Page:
WhaleNet Reports
Harbor Seal

Harbor Seal

Satellite Tagging Observation Reports

Name- "Lucky"
Seal Tag

  • "Lucky" Satellite Chart
    Closer view of movements.

    1/15/01 - First locations from "Lucky" the harbor seal released by the Marine Animal Lifeline yesterday (Wednesday 1/11/01) at roughly 1:30 EST. From these locations it looks like he has headed directly offshore and north and is now roughly 10 miles east of Cape Elizabeth, Maine.

    1/16/01 - Locations for "Lucky". For the past 24 hours it appears that "Lucky" has remained in roughly the same location (near Pickering Island, Maine), roughly 120 miles north and east of his release location. From the number of "hits" from each location, it appears that he may be hauling out, and swimming in an area of roughly 30-40 foot depths near the island.

    Unfortunately I will not be able to access data for the next two days. Next update Friday.....

    1/19/01 - Here are the most recent locations for "Lucky". It appears that he has not moved from the same general location (near Pickering Island, Maine). He has been staying in a rather small area, roughly 2 mile diameter, near the island. One interesting thing to look for...The last location on the list today is exactly the same as a location from several days ago. Both locations are very accurate (LC 3), and were the result of many signals sent from the same location, during a single satellite pass. From this it appears that "Lucky" has been hauling out on the same small patch of rocks, roughly 2 tenths of a mile from the eastern corner of the island. It is very unusual to have two very accurate locations come from the same place on different days....

    1/22/01 - Location data from this past weekend. We are still getting plenty of good locations from "Lucky's" tag (keep your fingers crossed) with over five or six location fixes per day. The most accurate of these (LC 3) are received when the satellite picks up more than five (and sometimes more than ten) signals from the tag as it passes over. A satellite pass will last between ten to fifteen minutes and the tag will transmit roughly once per minute. When we get this many signals from the tag on one pass, it would seem to indicate that the tag is on the surface during the entire satellite pass. The most likely explanation is that "Lucky" is hauled out during these passes. Most of these fixes appear to be clustered around the same rocky area just to the east of Pickering Island. Over the weekend "Lucky" appears to have moved around in a slightly wider area away from the island for short periods, but returned each day to roughly the same location.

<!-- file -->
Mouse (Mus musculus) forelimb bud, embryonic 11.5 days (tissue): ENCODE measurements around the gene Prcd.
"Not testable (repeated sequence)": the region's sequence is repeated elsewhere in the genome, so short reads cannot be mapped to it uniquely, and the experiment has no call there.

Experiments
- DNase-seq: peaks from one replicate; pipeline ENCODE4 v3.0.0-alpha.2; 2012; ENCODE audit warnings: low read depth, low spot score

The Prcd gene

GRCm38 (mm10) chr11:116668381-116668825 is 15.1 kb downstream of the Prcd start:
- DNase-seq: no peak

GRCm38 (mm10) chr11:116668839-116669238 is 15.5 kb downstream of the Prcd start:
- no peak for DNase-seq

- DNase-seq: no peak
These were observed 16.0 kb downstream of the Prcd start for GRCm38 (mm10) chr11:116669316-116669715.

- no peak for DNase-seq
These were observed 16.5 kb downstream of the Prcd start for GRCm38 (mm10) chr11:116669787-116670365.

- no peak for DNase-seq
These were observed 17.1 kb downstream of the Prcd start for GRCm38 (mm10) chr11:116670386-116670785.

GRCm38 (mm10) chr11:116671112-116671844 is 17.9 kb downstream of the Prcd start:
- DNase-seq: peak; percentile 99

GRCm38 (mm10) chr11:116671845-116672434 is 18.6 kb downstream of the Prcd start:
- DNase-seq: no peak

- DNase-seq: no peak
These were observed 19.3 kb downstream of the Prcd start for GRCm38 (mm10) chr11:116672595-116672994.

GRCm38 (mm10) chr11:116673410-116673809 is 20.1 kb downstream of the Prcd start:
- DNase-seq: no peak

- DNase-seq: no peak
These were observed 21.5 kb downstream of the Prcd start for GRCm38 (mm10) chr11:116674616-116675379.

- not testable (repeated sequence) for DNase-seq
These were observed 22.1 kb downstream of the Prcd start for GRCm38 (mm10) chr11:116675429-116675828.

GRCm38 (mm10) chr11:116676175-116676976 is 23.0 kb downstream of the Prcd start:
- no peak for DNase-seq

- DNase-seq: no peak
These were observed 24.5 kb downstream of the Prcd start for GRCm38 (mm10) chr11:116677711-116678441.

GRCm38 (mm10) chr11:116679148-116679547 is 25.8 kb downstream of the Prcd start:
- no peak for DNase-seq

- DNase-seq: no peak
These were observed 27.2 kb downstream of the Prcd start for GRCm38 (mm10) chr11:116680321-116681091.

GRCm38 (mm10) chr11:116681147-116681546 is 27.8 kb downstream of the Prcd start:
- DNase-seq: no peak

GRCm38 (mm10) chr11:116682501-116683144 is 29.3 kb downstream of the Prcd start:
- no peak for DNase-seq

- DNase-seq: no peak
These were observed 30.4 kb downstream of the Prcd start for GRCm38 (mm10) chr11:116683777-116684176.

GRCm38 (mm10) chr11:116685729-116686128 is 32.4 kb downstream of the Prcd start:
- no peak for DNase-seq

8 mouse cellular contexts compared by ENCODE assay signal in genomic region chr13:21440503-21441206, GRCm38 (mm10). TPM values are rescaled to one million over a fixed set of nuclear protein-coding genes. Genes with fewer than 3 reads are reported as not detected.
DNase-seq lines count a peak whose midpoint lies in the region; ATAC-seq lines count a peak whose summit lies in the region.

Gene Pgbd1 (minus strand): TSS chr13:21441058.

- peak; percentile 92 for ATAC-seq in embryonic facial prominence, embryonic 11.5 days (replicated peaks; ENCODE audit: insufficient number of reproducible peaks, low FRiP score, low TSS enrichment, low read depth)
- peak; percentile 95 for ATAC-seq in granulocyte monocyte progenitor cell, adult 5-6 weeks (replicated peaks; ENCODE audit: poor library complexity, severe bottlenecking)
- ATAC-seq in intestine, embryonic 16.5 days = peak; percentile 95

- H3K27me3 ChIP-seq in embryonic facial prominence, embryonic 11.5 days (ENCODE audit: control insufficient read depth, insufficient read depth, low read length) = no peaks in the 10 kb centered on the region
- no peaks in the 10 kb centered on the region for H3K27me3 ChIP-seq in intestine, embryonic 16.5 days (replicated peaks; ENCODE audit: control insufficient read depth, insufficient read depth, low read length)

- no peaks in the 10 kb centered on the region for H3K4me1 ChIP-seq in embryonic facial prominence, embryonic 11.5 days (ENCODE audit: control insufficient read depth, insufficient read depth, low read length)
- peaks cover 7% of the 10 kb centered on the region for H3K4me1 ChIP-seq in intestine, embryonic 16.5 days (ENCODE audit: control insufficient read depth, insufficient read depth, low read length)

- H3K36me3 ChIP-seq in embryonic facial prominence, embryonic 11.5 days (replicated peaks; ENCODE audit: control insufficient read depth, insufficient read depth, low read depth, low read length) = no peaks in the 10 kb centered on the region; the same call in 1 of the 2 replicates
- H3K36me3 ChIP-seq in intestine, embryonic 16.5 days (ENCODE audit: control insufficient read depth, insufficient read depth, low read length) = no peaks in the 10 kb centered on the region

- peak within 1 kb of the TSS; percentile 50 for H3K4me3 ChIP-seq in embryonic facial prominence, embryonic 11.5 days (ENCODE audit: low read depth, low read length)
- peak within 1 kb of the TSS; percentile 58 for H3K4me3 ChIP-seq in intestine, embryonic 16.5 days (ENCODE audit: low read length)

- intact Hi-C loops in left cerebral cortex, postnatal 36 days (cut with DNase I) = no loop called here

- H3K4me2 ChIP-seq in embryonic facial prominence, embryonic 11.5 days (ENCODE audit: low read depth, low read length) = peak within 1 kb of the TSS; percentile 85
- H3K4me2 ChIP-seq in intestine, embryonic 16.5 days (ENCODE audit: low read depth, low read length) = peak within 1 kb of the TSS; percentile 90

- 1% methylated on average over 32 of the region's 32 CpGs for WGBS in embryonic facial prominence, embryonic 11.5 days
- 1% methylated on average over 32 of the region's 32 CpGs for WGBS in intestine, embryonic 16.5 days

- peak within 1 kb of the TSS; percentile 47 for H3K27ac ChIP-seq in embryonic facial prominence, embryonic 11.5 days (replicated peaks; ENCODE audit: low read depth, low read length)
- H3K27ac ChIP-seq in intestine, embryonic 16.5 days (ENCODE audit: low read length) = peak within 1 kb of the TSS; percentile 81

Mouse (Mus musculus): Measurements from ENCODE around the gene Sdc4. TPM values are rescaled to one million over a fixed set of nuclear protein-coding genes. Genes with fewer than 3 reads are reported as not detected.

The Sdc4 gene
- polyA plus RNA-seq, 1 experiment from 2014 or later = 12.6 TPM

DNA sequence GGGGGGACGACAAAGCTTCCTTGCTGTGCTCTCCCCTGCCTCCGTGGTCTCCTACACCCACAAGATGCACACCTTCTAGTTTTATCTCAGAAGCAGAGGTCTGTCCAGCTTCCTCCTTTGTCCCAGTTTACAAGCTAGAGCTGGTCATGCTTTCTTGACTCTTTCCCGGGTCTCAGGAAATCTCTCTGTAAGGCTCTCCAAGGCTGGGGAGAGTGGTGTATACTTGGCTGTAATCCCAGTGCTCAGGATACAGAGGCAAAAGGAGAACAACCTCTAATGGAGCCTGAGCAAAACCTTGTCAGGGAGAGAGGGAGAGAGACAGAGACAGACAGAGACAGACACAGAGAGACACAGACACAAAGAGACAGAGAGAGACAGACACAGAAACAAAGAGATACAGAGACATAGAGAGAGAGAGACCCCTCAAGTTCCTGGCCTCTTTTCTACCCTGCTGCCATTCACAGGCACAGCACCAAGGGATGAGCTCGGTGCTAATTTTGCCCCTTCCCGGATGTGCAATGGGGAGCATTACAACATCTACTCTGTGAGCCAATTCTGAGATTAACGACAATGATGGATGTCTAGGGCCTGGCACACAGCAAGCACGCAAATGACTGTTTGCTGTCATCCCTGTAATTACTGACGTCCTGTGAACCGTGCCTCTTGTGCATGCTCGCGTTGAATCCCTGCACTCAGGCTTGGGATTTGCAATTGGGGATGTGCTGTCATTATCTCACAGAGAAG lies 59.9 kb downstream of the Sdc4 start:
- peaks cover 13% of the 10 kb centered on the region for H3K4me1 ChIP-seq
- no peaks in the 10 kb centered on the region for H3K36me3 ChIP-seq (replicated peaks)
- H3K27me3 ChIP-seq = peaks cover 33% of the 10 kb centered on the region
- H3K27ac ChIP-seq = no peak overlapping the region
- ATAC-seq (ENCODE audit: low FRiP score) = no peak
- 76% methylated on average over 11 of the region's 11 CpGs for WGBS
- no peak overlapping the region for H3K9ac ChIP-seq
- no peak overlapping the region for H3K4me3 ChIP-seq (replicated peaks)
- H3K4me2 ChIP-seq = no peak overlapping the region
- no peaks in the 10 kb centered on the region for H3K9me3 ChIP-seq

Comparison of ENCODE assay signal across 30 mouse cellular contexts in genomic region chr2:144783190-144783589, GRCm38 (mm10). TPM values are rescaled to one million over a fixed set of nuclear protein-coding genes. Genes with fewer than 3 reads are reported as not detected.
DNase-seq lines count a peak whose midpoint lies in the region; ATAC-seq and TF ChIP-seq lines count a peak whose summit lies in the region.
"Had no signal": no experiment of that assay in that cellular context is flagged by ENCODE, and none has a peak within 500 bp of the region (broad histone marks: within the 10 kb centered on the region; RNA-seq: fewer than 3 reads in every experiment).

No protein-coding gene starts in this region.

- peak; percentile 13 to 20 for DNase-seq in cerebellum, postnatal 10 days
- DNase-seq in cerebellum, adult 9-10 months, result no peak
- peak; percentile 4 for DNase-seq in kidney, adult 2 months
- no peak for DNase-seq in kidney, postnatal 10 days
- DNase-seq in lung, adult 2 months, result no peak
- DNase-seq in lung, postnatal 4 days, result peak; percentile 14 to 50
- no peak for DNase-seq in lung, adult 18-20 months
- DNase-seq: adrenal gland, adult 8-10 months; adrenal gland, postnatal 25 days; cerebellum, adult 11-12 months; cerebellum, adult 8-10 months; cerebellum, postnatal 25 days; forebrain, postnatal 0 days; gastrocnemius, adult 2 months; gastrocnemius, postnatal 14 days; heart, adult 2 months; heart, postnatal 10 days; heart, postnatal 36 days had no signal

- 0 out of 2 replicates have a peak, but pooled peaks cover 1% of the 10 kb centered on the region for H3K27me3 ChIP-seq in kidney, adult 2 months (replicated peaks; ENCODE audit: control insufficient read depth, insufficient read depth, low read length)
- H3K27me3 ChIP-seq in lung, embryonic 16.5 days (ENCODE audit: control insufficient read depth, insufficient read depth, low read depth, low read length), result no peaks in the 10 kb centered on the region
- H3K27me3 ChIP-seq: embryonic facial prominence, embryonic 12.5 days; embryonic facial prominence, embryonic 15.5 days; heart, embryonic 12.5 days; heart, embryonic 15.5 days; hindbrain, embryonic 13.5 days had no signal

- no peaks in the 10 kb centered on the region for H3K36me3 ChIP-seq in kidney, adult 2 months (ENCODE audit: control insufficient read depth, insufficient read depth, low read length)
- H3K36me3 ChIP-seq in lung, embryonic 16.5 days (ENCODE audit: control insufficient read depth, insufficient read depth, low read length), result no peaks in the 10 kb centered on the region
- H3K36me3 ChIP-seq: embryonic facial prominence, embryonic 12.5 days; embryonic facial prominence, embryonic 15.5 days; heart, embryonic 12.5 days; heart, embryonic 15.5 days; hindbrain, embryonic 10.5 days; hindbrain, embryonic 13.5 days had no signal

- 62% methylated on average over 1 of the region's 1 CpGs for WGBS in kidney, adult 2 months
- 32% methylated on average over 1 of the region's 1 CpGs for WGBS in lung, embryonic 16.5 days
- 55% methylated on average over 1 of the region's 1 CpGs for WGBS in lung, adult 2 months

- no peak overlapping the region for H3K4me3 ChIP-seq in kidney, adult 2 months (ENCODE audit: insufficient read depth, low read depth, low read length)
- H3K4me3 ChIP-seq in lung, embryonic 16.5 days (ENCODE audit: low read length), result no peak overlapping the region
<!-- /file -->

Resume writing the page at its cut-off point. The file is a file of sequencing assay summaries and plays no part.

1/24/01 - Looks like we might see how "Lucky" we really are. Here are the locations from the past two days. The most recent set ended rather abruptly at about 5:00AM (EST) yesterday. While it is not unusual to skip a few satellite passes, this is unusual for "Lucky" as for the past two days he has been signaling quite consistently. It is possible that he has hauled out of the water for long enough to shut down the tag (if the tag is dry for more than six hours it will shut down to conserve battery power), or he has hauled out in an area that is blocking transmissions from the tag.

    Meanwhile the location data show "Lucky" to be located in much the same place as the past five days or so, staying close to Pickering Island Maine.

    Keep your fingers crossed...

    1/26/01 - Well, it appears that "Lucky" is still on-line and may be on the move. After apparently playing "rock potato" (sort of the harbor seal equivalent of a couch potato) for the past week or so on the rocks around Pickering Island, "Lucky" may be heading offshore. The last few locations from the past two days seem to show him moving to the north and east. The last location puts him just to the south of Swans Island Maine. If this is correct, this is the first major move he has made since his release. Hopefully we will see Monday, if he is in fact "on the move".

    1/30/01 - Looks like "Lucky" is still moving. From yesterday's data it appeared that he might head along the coast. Instead it appears that he has headed offshore and is now roughly 40 miles offshore from the nearest land. He is almost due east of his release point just south of Portland, Maine. From this location offshore he could head in any number of directions, either back towards the coast of Maine New Hampshire or Massachusetts, or continue to head offshore.

    Hopefully we will se in the next few days where he will go...

    2/6/01 - A bit of catching up to do. When we last left "Lucky" he had begun to move4 away from the coast and to the south. Over the past few days he has continued in this same general direction. He has, however slowed down quite a bit. He is now roughly 100 miles south of the location where he began this offshore run. He is now a little more than 50 miles east of Boston. The nearest coastline is about 30 miles away, either Cape Anne (Glouchester, Mass) or Provincetown , Mass. During the past few days he appears to be circling a shallow area known as the Wildcat Ledges. Although this is shallower than the surrounding water, it is still quite deep compared to the shallow water he was keeping near when he was first released.

    2/8/01 - Latest locations for "Lucky" the seal. It seems that while I was writing the last update "Lucky" was changing directions and heading in the opposite direction of what I was predicting. As of early yesterday morning "Lucky" abruptly changed direction, headed east, and his last location puts him, once again, over Wildcat Knoll. This is a relatively shallow area roughly twenty miles east of Stellwagon Bank. It is about 30 miles from the nearest land (Cape Ann, and Provincetown, Mass) and is about sixty miles east of Boston. While this is a relatively shallow area, compared to the surrounding area, it still is quite a bit deeper than the area he was in at the first part of his track while he was near shore. I have done a quick check of the depths under his location points for the past few days and he is mostly over water roughly 150-200 meters deep.